03.23.2018 – The Stock Market Falls Another 724 Points! What In The World Is Happening On Wall Street?
We just witnessed the 5th largest single day stock market crash in U.S. history. On Thursday the Dow Jones Industrial Average plunged 724 points, and many believe that this is just the beginning of another huge wave down for stock prices. After this latest dramatic decline, the Dow is now down 3.1 percent so far in 2018, and overall it is down 9.99 percent from the all-time high in January. A 10 percent decline is officially considered to be “correction” territory, and that means that we are just about there.
So why are stock prices falling so much? Well, USA Today is blaming the potential for a trade war with China, the latest Facebook scandal and “the impact of rising interest rates on the economy”…
Solutions are only possible outside these ossified, self-serving centralized hierarchies.
Correspondent Dan F. asked me to reprint some posts on solutions to the systemic problems I’ve outlined for years, most recently in How Much Longer Can We Get Away With It? and Checking In on the Four Intersecting Cycles. I appreciate the request, because it’s all too easy to dwell on what’s broken rather than on the difficult task of fixing what’s broken.
I’ve laid out a variety of solutions to structural problems in my many books, and I’ll attempt a brief synthesis in this post.
1. The dynamics of stagnation are built into the system. Centralized systems optimize specific solutions to a specific set of problems that prompted the development of the system.
Read more at: Solutions Only Arise Outside the Status Quo
“There are no signs of recession. Employment growth is strong. Jobless claims are low and the stock market is up.”
This is heard almost daily from the media mainstream pablum.
The problem with a majority of the “analysis” done today is that it is primarily short-sighted and lazy, produced more for driving views and selling advertising rather than actually helping investors.
“The economy is currently growing at more than 2% annualized with current estimates near 2% as well.”
If you are growing at 2%, how could you have a recession anytime soon?
Let’s take a look at the data below of real economic growth rates:
- January 1980: 1.43%
- July 1981: 4.39%
- July 1990: 1.73%
- March 2001: 2.30%
- December 2007: 1.87%
Read more at:Recession: When You See It, It Will Be Too Late
I hear a lot of talk lately in the alternative media (and even the mainstream media) of the potential for World War III. The general assumption when one hears that term is that “nuclear conflict” is imminent. But a world war does not necessarily have to be fought with nukes. For example, we are perhaps already witnessing the first shots fired in a global economic war as the Trump administration gets ready to implement far-reaching trade tariffs. This action might provide cover (or justification) for destructive attacks on the U.S. fiscal system by China, Japan, Russia, the EU, OPEC nations, etc. The ultimate attack being a dumping of their U.S. debt holdings and the death of the dollar’s world reserve status.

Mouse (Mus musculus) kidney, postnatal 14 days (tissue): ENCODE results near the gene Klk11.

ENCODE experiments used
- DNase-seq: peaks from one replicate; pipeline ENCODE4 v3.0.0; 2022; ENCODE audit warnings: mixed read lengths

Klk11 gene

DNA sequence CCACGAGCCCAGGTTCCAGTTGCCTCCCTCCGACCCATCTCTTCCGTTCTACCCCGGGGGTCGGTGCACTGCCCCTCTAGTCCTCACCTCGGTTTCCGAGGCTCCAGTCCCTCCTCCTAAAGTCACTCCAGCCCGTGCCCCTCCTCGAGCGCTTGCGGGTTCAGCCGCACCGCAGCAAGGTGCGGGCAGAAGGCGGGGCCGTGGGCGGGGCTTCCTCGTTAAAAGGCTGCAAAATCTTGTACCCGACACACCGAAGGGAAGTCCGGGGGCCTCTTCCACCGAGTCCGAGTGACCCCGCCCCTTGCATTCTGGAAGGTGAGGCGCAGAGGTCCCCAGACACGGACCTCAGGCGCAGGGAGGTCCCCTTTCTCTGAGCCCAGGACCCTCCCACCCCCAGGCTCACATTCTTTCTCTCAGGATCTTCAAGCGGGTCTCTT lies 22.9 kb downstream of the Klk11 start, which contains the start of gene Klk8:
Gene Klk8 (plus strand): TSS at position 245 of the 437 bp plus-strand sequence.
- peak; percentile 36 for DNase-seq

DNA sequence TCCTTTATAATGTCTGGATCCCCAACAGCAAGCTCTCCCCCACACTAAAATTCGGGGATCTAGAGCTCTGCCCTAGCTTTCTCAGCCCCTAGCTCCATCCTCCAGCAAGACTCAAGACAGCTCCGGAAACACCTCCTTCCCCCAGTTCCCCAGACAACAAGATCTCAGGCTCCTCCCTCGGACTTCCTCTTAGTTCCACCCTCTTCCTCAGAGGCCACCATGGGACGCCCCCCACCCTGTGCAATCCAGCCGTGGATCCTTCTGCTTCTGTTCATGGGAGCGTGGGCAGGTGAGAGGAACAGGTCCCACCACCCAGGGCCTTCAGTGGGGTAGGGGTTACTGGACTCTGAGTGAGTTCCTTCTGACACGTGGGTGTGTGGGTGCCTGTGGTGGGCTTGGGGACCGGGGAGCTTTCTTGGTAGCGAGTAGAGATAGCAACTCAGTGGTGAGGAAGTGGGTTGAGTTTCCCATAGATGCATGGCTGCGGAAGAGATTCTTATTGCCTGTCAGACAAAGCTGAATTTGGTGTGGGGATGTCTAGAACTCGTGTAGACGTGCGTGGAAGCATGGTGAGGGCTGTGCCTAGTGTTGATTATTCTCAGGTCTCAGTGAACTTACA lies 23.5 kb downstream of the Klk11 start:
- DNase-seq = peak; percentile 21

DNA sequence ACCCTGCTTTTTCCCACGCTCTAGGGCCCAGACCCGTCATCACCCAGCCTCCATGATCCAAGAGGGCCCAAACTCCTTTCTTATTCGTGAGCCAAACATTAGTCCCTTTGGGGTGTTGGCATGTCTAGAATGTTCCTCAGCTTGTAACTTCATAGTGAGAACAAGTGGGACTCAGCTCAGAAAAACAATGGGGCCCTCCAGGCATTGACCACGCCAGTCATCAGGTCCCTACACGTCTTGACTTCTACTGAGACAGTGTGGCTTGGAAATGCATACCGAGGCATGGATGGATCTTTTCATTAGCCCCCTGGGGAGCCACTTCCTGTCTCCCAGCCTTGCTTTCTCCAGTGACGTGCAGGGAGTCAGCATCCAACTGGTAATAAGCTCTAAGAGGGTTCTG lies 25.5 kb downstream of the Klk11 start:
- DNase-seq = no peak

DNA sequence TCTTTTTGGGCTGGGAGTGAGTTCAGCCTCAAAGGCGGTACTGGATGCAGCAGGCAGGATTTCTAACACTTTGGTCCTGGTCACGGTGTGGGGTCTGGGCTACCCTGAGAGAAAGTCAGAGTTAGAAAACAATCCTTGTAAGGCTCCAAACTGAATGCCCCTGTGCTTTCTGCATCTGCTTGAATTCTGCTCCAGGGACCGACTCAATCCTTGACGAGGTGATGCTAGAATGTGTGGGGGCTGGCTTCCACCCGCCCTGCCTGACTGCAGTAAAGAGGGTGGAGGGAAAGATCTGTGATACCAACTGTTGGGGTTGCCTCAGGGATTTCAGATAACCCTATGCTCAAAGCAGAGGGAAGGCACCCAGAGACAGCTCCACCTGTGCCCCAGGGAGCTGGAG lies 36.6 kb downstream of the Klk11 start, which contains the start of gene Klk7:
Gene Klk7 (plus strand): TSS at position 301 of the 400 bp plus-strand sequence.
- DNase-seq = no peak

Of course, an economic “world war” between nations would in itself be a smokescreen for and an even more insidious internal war being waged against the global economy by central banks.
Read more at:The Fed Has Its Finger On The Button Of A Nuclear Debt Bomb
Alas, fakery isn’t actually a solution to fiscal/financial crisis..
This chart of “debt securities and loans”–i.e. total debt in the U.S. economy–is also a chart of the creation and distribution of new money, as the issuance of new debt is the mechanism in our financial system for creating (or “emitting” in economic jargon) new currency: when a bank issues a new home mortgage, for example, the loan amount is new currency created out of the magical air of fractional reserve banking.
Central banks also create new currency at will, and emitting newly created money is how they’ve bought $21 trillion in assets such as bonds, mortgages and stocks since 2009. Is there an easier way to push asset valuations higher than creating “money” out of thin air and using it to buy assets, regardless of the price? If there is an easier way, I haven’t heard of it.
Read more at:How Much Longer Can We Get Away With It?
Update: Just hours after Macron issued the statement below demanding “more proof” and decrying May’s “fantasy politics,” it appears a phone call with the UK has changed the attitude and Germany, US, and France have now issued a statement that says they agree with UK that “Russia must be responsible” for the UK attack.
The countries are “horrified” at the attack, according to the joint statement, and explain in full-Haley (Colin-Powell-esque) fearmongery, warn the attack “threatens the security of us all” and Russia must explain the UK attack.
As AP reports, the leaders of the United States, France, Germany and Britain say they are united in blaming Russia for a nerve agent attack on former spy Sergei Skripal.
Read more at:France, Germany, US Demand Russia Explain UK Attack Despite Decrying May’s “Fantasy Politics”
The U.S. exported a stunning amount of gold since the turn of the century. As the price of gold surged along with the massive increase in U.S. debt, gold exports jumped to record highs. In 2012 alone, the United States exported nearly 700 metric tons of gold. The total amount of U.S. net gold exports over the past 17 years equaled the combined gold reserves of six high ranking countries.
While the U.S. exported nearly 8,000 metric tons (mt) of gold since 2001, it also imported a great deal as well. Thus, we arrive at a “net export” figure by subtracting gold imports from gold exports. During the past 17 years, there were only four years where the U.S. imported more gold than it exported. These net gold import years were in 2004-2005 and 2010-2011 and totaled only 322 mt.
Read more at:The Amazing Amount of Gold The U.S. Exported Since 2000